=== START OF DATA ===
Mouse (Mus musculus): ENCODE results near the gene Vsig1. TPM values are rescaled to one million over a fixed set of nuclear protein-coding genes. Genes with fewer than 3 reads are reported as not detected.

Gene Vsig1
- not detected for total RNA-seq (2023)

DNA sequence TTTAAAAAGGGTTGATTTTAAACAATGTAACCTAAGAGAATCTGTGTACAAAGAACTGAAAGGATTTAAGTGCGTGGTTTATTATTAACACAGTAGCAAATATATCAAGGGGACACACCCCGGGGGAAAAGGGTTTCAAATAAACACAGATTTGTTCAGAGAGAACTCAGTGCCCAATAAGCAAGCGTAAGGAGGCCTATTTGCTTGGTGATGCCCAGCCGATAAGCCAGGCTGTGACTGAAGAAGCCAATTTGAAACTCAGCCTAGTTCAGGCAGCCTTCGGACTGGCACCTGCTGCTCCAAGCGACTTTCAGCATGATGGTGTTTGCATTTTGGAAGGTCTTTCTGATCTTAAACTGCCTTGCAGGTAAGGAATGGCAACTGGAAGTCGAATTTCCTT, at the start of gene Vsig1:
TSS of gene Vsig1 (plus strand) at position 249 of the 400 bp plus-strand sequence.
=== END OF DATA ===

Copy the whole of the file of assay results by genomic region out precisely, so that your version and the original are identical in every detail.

Mouse (Mus musculus): ENCODE results near the gene Vsig1. TPM values are rescaled to one million over a fixed set of nuclear protein-coding genes. Genes with fewer than 3 reads are reported as not detected.

Gene Vsig1
- not detected for total RNA-seq (2023)

DNA sequence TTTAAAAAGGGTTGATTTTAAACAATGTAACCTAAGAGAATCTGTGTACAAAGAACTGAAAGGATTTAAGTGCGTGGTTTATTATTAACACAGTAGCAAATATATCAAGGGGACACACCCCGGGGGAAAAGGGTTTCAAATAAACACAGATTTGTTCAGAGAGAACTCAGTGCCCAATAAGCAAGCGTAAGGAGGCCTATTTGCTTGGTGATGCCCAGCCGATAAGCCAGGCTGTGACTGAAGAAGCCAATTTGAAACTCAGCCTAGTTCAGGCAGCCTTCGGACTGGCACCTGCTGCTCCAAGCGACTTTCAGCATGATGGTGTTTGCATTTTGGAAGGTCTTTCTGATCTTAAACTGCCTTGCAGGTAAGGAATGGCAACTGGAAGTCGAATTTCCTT, at the start of gene Vsig1:
TSS of gene Vsig1 (plus strand) at position 249 of the 400 bp plus-strand sequence.